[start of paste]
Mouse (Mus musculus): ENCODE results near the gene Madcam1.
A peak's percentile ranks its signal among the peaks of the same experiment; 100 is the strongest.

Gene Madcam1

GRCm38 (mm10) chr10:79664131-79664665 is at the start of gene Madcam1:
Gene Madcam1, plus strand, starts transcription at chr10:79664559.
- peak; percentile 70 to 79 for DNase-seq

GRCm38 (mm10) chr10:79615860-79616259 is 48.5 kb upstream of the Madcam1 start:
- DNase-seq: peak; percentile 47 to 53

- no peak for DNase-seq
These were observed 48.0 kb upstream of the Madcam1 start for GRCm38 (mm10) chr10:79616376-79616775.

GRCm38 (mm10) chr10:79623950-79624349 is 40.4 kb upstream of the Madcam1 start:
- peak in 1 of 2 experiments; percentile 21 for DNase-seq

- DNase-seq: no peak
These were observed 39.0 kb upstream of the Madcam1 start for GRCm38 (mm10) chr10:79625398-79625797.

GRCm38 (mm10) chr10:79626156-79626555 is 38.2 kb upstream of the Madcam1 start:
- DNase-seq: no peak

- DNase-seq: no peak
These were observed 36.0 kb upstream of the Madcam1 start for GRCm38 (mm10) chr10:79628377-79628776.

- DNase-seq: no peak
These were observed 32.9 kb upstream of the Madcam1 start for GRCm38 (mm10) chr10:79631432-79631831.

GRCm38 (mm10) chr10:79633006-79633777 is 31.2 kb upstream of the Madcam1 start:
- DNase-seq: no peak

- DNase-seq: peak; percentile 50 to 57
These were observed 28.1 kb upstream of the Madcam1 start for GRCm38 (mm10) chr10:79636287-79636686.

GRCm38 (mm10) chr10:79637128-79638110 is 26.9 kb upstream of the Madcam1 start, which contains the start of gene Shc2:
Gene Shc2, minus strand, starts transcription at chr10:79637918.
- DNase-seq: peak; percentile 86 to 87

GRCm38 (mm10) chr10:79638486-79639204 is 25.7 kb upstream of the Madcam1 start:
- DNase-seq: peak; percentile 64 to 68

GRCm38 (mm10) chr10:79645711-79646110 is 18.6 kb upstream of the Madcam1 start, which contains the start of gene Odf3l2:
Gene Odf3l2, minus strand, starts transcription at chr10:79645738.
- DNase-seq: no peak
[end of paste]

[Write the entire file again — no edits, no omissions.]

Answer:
Mouse (Mus musculus): ENCODE results near the gene Madcam1.
A peak's percentile ranks its signal among the peaks of the same experiment; 100 is the strongest.

Gene Madcam1

GRCm38 (mm10) chr10:79664131-79664665 is at the start of gene Madcam1:
Gene Madcam1, plus strand, starts transcription at chr10:79664559.
- peak; percentile 70 to 79 for DNase-seq

GRCm38 (mm10) chr10:79615860-79616259 is 48.5 kb upstream of the Madcam1 start:
- DNase-seq: peak; percentile 47 to 53

- no peak for DNase-seq
These were observed 48.0 kb upstream of the Madcam1 start for GRCm38 (mm10) chr10:79616376-79616775.

GRCm38 (mm10) chr10:79623950-79624349 is 40.4 kb upstream of the Madcam1 start:
- peak in 1 of 2 experiments; percentile 21 for DNase-seq

- DNase-seq: no peak
These were observed 39.0 kb upstream of the Madcam1 start for GRCm38 (mm10) chr10:79625398-79625797.

GRCm38 (mm10) chr10:79626156-79626555 is 38.2 kb upstream of the Madcam1 start:
- DNase-seq: no peak

- DNase-seq: no peak
These were observed 36.0 kb upstream of the Madcam1 start for GRCm38 (mm10) chr10:79628377-79628776.

- DNase-seq: no peak
These were observed 32.9 kb upstream of the Madcam1 start for GRCm38 (mm10) chr10:79631432-79631831.

GRCm38 (mm10) chr10:79633006-79633777 is 31.2 kb upstream of the Madcam1 start:
- DNase-seq: no peak

- DNase-seq: peak; percentile 50 to 57
These were observed 28.1 kb upstream of the Madcam1 start for GRCm38 (mm10) chr10:79636287-79636686.

GRCm38 (mm10) chr10:79637128-79638110 is 26.9 kb upstream of the Madcam1 start, which contains the start of gene Shc2:
Gene Shc2, minus strand, starts transcription at chr10:79637918.
- DNase-seq: peak; percentile 86 to 87

GRCm38 (mm10) chr10:79638486-79639204 is 25.7 kb upstream of the Madcam1 start:
- DNase-seq: peak; percentile 64 to 68

GRCm38 (mm10) chr10:79645711-79646110 is 18.6 kb upstream of the Madcam1 start, which contains the start of gene Odf3l2:
Gene Odf3l2, minus strand, starts transcription at chr10:79645738.
- DNase-seq: no peak